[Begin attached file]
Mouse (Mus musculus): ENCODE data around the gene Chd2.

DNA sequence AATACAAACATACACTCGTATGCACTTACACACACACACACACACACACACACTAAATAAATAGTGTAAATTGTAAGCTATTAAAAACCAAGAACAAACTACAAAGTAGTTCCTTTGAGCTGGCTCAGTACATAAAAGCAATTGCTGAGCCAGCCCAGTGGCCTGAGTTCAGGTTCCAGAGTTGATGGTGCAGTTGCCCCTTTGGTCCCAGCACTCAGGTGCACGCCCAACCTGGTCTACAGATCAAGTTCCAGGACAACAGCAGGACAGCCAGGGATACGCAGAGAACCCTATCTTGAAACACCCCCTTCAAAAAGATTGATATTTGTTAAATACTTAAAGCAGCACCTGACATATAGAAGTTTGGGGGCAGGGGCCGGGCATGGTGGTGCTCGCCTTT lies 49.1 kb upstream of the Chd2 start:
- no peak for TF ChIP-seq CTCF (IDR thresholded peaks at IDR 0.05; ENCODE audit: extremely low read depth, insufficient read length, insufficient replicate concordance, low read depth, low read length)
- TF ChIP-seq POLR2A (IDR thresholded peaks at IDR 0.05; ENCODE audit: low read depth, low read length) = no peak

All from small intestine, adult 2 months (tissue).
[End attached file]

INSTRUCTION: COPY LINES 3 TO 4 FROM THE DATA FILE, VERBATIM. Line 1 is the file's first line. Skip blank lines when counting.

- no peak for TF ChIP-seq CTCF (IDR thresholded peaks at IDR 0.05; ENCODE audit: extremely low read depth, insufficient read length, insufficient replicate concordance, low read depth, low read length)
- TF ChIP-seq POLR2A (IDR thresholded peaks at IDR 0.05; ENCODE audit: low read depth, low read length) = no peak